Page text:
1.1 Scope of This Guide
This document describes methods for the care and handling of optical discs and is intended for use by librarians and archivists in government, academia, and industry. It draws on accumulated industry knowledge and the results of specific studies by the National Institute of Standards and Technology (NIST).
The document provides guidance on how to maximize the lifetime and usefulness of optical discs, specifically CD and DVD media, by minimizing chances of information loss caused by environmental influences or physical handling. Discrete topic areas include prevention of premature degradation, prevention of information loss, CD and DVD structure, disc life expectancy, and conditions that affect optical discs. Other issues relevant to the management or maintenance of optical systems are beyond the scope of this document. Excluded, for example, are such topics as care and maintenance of the disc drive device and associated hardware and software; digital rights and related legal questions; and methods of making, sending, and receiving digital copies, including analog-digital conversion procedures.
This document is intended neither to represent nor imply a standard. It is merely a consensus of several reliable sources on the prudent care of CDs and DVDs.
1.2 Use of Terms: Information, Content, and Data
Information and content as used throughout this document refer to audio, video, photographic images, graphics, animations, interactive games, computer applications, documents, files or data, and any other digital objects. Data refers to the small pieces of information from which “understandable information” is derived. The term is used extensively in this guide to refer to the bits recorded in the disc. Such bits, or data, are interpreted as ones and zeros by the optical disc drive. Eventually, through a series of manipulations by the hardware and software of a computer or playback system, these bits become “information,” in any of its fully interpreted forms, for the user.
1.3 Comparative Stability of Optical Discs and Other Media
Among the digital media, prerecorded and write-once optical discs are more stable than digital magnetic tape. Neither optical discs nor magnetic tape, however, is as stable as microfilm or paper. With proper care, microfilm and non-acidic paper can last for centuries, while magnetic tape lasts only a few decades (Van Bogart 1995). Just as film types can vary in years of usefulness, one disc type can also last longer than another. Temperature and humidity conditions can markedly affect the useful life of a disc; extreme environmental factors can render discs useless in as little as a few days.
Media deterioration is but one aspect of the preservation challenge. A potentially more immediate threat is technological obsolescence. Technological advances will no doubt make current optical disc types obsolete within several years. If the software currently used to interpret the data on optical discs becomes unavailable, a migration or emulation technology will be needed to access the data. Also, if the current disc-drive technology becomes unavailable, and if disc drives produced in the future lack the backward compatibility to play today’s discs, the information on the discs will likewise be inaccessible. Film and paper are much more stable in this regard, as human language does not change as rapidly as computer software, hardware, or the media format. “Ink on paper,” for example, has been used for centuries, and film has not changed significantly over the years.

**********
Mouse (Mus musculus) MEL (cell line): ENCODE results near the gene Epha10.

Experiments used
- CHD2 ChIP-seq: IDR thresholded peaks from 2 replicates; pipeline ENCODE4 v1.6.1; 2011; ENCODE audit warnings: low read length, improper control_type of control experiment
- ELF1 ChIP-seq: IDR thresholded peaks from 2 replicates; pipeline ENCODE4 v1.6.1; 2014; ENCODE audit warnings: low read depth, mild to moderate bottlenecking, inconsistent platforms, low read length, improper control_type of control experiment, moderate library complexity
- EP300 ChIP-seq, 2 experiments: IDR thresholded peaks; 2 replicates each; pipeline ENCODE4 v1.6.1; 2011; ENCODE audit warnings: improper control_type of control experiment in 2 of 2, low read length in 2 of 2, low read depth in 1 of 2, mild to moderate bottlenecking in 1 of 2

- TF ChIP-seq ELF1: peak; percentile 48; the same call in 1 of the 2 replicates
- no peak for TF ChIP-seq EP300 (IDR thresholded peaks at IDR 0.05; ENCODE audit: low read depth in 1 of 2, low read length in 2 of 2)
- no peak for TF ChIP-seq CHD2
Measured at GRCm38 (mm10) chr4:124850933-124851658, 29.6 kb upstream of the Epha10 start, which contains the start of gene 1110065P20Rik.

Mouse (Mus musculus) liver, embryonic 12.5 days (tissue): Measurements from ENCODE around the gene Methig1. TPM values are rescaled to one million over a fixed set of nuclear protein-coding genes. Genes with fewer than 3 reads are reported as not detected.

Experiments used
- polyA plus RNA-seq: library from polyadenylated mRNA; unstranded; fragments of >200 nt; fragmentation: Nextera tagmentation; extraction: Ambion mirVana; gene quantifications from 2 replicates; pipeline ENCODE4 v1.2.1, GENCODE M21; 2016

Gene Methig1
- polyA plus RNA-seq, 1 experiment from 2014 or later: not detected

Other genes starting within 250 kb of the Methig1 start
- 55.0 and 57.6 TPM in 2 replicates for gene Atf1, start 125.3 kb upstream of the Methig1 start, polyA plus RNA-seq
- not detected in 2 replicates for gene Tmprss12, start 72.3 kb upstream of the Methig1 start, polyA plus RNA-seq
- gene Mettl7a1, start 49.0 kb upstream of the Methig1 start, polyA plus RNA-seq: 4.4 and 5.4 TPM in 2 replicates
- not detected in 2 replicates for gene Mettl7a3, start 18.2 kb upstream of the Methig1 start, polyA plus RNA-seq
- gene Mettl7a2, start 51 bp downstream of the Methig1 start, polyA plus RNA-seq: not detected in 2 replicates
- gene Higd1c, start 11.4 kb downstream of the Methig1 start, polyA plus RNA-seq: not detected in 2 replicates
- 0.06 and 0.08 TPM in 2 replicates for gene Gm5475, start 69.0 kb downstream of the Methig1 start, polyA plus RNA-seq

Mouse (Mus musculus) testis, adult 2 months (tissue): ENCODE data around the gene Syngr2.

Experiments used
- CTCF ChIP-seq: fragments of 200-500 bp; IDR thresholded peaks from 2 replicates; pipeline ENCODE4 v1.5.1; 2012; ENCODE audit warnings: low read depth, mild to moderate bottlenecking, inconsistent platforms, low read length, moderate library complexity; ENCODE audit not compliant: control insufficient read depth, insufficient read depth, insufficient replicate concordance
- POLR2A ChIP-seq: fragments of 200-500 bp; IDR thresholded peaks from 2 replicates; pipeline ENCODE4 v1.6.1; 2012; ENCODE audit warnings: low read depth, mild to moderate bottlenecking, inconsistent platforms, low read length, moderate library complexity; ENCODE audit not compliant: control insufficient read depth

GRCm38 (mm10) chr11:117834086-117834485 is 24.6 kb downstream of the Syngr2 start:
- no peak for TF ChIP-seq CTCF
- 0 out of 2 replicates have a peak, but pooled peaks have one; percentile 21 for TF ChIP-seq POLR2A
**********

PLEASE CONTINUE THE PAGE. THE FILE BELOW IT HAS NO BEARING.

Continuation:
The importance of ensuring that information can be read by future generations cannot be overstated. It is vital to have in place a preservation strategy that guarantees the sustainability of the collection for as long as possible. The computer-user “industry standard” for data storage on removable digital media has changed considerably over the past few decades (TASI 2002). As shown in Figure 1, digital media used as recently as 20 years ago are already incompatible with most of today’s systems.
Figure 1: User removable storage-media timeline
Timeline illustrates the changes in common “removable” storage media (Technical Advisory Service for Images (TASI) 2002, extended by author)
1.4 CDs and DVDs: Operation and Variety
CD is short for compact disc. DVD initially stood for digital video disc, then digital versatile disc, but today the term DVD is often used without referring to a specific set of words. Both CDs and DVDs are optical media, meaning media that use light technology (more specifically, laser light) for data retrieval. A disc drive focuses a laser light beam into the CD or DVD to “read” the bits (data) in the disc. The drive can also “write” bits by focusing the laser beam into recordable CDs or DVDs. The laser reads and writes data starting from the center of the disc and proceeding in a spiral direction toward the outer edge. A pre-groove is stamped in all blank recordable and rewritable CDs and DVDs to guide the laser as it writes.
Optical discs are differentially identified to designate specific features such as recordability, rewritability, and accessibility. For example, CD-R, DVD-R, and DVD+R discs are dye-based recordable (write-once) discs-i.e., recordable but not erasable. CD-RW, DVD-RW, and DVD+RW discs are phase-change based, recordable, (rewritable) discs, or discs that permit the erasing of earlier information and the recording of new material in the same location on the disc. DVD-RAM discs are phase-change based, recordable (rewritable) discs formatted for random access, much like a computer hard drive. CD-ROM and DVD-ROM discs are pressed and molded, nonrecordable, read-only discs. Brief definitions of the various types of optical disks can be found in the glossary; disc structure is covered in greater detail in section 3.